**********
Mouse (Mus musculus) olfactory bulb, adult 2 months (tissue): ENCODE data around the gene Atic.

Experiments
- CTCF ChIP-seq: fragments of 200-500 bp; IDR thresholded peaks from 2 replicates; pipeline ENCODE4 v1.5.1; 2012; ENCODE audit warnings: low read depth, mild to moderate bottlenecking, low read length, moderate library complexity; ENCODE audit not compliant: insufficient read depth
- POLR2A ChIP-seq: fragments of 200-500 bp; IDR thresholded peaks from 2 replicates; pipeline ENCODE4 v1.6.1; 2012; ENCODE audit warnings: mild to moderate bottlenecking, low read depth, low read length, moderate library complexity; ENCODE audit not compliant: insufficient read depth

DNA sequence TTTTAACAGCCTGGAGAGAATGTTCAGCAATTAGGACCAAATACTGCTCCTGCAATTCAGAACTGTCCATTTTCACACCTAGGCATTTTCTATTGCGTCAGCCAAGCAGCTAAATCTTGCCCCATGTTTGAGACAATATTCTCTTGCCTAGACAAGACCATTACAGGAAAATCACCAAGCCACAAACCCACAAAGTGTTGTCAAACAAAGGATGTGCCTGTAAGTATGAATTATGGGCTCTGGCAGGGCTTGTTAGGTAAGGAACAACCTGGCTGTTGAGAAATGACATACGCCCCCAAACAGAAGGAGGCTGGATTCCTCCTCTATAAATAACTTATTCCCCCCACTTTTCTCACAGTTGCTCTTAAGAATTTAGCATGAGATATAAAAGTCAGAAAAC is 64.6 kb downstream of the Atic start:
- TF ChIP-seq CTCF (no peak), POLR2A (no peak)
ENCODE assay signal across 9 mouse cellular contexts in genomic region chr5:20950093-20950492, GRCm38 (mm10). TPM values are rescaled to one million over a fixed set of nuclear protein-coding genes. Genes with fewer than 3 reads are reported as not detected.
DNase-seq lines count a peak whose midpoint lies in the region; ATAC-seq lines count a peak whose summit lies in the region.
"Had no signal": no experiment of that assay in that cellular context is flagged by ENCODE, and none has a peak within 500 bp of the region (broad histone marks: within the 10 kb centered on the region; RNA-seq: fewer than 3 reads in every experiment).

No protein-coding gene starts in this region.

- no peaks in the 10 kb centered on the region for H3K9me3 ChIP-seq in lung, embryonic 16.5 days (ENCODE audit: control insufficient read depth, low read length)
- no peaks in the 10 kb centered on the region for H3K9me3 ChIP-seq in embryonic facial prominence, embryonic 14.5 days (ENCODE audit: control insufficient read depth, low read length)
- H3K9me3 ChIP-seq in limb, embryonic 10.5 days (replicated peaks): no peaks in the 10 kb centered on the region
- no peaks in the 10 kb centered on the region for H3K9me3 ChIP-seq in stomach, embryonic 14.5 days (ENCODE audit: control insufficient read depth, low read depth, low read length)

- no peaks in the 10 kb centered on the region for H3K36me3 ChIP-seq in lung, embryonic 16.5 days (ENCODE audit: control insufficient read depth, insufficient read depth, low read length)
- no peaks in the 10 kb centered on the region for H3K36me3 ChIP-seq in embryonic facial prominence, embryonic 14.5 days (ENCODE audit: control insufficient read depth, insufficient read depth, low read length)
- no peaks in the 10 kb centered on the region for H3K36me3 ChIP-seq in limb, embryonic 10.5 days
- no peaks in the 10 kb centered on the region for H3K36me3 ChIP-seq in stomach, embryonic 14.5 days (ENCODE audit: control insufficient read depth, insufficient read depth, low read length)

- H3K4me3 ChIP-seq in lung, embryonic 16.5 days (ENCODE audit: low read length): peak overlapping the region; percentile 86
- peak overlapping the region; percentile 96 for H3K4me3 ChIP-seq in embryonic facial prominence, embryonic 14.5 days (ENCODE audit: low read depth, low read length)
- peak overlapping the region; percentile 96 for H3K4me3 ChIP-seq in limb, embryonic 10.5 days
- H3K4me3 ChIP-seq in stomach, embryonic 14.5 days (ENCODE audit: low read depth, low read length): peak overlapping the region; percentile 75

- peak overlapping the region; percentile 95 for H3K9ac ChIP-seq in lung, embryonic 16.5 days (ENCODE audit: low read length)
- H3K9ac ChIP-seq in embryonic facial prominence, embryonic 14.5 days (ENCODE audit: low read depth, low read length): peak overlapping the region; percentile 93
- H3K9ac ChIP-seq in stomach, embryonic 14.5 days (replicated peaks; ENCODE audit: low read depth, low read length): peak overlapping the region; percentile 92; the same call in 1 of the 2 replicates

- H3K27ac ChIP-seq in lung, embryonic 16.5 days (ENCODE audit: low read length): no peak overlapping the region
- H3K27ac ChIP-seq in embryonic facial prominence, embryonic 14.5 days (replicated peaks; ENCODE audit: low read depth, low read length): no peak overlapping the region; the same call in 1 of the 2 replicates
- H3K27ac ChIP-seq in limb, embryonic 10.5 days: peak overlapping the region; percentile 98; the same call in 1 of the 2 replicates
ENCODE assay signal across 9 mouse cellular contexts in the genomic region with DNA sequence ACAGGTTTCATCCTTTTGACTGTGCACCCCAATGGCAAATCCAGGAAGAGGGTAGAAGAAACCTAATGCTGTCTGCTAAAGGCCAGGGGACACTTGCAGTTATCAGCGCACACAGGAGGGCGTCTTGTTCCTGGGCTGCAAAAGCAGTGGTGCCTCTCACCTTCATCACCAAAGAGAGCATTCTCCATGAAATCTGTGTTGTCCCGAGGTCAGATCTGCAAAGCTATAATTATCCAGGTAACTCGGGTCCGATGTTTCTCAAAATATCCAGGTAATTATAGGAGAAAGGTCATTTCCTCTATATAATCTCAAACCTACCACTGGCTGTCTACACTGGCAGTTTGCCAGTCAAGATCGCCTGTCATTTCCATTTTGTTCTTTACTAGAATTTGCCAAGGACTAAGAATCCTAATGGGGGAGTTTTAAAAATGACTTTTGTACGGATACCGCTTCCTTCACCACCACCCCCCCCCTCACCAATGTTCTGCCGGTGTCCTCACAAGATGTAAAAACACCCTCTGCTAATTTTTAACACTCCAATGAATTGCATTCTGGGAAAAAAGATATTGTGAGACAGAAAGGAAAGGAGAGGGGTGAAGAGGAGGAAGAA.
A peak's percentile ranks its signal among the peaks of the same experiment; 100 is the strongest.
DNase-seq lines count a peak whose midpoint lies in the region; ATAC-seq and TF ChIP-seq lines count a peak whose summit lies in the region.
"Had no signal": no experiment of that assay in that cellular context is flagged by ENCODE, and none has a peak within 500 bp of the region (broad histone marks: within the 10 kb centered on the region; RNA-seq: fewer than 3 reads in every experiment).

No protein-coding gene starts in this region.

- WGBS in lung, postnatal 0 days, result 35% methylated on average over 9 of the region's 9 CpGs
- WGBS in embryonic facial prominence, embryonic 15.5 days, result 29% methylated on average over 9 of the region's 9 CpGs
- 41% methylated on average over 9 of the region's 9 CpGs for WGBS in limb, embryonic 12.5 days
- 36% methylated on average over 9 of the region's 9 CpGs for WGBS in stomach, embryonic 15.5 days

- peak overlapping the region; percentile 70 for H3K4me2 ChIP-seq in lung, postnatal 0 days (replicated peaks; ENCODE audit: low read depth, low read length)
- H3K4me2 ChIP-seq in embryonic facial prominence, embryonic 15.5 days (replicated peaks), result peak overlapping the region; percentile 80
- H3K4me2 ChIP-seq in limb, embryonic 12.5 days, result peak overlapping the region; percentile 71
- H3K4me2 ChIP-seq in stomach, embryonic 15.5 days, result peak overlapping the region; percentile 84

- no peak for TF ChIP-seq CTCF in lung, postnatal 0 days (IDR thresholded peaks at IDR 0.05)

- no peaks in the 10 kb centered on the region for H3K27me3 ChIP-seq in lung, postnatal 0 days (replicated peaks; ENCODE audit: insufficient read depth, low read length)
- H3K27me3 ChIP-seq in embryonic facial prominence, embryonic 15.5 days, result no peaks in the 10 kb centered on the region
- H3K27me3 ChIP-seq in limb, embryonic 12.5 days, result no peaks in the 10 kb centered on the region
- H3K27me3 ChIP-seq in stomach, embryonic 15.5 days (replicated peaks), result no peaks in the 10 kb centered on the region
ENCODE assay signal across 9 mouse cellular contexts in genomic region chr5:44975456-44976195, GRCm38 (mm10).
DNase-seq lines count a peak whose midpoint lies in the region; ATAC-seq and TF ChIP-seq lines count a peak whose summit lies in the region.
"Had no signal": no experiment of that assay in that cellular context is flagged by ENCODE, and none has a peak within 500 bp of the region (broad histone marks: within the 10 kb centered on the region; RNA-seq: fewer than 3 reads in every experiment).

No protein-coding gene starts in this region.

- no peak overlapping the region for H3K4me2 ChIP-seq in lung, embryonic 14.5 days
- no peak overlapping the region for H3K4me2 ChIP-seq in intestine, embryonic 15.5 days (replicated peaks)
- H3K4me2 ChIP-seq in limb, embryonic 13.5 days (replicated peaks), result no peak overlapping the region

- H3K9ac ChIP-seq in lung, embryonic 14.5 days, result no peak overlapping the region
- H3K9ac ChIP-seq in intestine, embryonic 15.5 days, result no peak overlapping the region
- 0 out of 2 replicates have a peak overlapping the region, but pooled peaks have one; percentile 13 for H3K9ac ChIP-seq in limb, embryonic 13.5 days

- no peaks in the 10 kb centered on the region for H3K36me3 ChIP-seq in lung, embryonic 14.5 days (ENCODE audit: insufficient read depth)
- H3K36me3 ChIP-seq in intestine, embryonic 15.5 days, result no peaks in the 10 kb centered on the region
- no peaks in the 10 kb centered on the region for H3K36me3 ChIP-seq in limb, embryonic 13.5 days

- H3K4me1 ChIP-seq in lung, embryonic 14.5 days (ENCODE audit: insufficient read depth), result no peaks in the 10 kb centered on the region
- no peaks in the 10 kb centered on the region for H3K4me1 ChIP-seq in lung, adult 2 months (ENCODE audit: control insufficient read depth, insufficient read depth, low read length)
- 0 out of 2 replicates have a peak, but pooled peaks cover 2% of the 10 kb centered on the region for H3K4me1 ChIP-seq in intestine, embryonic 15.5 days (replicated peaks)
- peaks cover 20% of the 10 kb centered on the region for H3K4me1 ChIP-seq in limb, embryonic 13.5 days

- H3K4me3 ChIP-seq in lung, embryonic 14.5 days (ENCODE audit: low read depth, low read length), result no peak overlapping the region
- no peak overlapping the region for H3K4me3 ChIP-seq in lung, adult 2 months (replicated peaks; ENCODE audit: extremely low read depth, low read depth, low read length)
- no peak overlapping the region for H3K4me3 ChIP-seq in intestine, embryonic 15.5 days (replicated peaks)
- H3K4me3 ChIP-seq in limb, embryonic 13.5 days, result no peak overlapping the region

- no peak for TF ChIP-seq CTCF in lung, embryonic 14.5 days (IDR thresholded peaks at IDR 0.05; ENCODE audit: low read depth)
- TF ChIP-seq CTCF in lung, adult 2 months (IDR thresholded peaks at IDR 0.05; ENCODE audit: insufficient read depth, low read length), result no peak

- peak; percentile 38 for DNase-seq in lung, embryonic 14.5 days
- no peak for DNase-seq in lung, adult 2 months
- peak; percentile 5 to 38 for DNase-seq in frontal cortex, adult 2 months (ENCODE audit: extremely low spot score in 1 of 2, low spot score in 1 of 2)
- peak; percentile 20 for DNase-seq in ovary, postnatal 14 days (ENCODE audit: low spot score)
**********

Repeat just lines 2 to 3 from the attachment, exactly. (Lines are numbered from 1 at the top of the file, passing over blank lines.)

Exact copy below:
Experiments
- CTCF ChIP-seq: fragments of 200-500 bp; IDR thresholded peaks from 2 replicates; pipeline ENCODE4 v1.5.1; 2012; ENCODE audit warnings: low read depth, mild to moderate bottlenecking, low read length, moderate library complexity; ENCODE audit not compliant: insufficient read depth